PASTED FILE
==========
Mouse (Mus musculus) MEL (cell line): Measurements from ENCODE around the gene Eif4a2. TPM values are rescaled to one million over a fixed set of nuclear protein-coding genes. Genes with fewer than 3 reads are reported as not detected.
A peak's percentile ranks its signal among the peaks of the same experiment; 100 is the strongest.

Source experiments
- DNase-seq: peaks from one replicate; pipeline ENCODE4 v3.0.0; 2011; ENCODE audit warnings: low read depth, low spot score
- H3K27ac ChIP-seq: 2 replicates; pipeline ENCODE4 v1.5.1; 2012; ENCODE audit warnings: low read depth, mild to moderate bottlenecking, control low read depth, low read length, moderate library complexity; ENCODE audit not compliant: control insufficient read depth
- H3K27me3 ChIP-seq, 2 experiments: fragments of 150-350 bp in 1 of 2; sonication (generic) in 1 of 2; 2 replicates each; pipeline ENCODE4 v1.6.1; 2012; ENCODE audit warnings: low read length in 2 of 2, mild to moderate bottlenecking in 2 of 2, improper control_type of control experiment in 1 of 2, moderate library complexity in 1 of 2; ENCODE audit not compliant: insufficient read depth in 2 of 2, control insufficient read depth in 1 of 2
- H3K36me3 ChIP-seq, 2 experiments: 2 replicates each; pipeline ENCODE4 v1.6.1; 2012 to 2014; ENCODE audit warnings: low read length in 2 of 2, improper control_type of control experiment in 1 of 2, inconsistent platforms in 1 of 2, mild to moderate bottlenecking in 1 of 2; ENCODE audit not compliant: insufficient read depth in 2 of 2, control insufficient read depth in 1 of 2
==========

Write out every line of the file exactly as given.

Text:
Mouse (Mus musculus) MEL (cell line): Measurements from ENCODE around the gene Eif4a2. TPM values are rescaled to one million over a fixed set of nuclear protein-coding genes. Genes with fewer than 3 reads are reported as not detected.
A peak's percentile ranks its signal among the peaks of the same experiment; 100 is the strongest.

Source experiments
- DNase-seq: peaks from one replicate; pipeline ENCODE4 v3.0.0; 2011; ENCODE audit warnings: low read depth, low spot score
- H3K27ac ChIP-seq: 2 replicates; pipeline ENCODE4 v1.5.1; 2012; ENCODE audit warnings: low read depth, mild to moderate bottlenecking, control low read depth, low read length, moderate library complexity; ENCODE audit not compliant: control insufficient read depth
- H3K27me3 ChIP-seq, 2 experiments: fragments of 150-350 bp in 1 of 2; sonication (generic) in 1 of 2; 2 replicates each; pipeline ENCODE4 v1.6.1; 2012; ENCODE audit warnings: low read length in 2 of 2, mild to moderate bottlenecking in 2 of 2, improper control_type of control experiment in 1 of 2, moderate library complexity in 1 of 2; ENCODE audit not compliant: insufficient read depth in 2 of 2, control insufficient read depth in 1 of 2
- H3K36me3 ChIP-seq, 2 experiments: 2 replicates each; pipeline ENCODE4 v1.6.1; 2012 to 2014; ENCODE audit warnings: low read length in 2 of 2, improper control_type of control experiment in 1 of 2, inconsistent platforms in 1 of 2, mild to moderate bottlenecking in 1 of 2; ENCODE audit not compliant: insufficient read depth in 2 of 2, control insufficient read depth in 1 of 2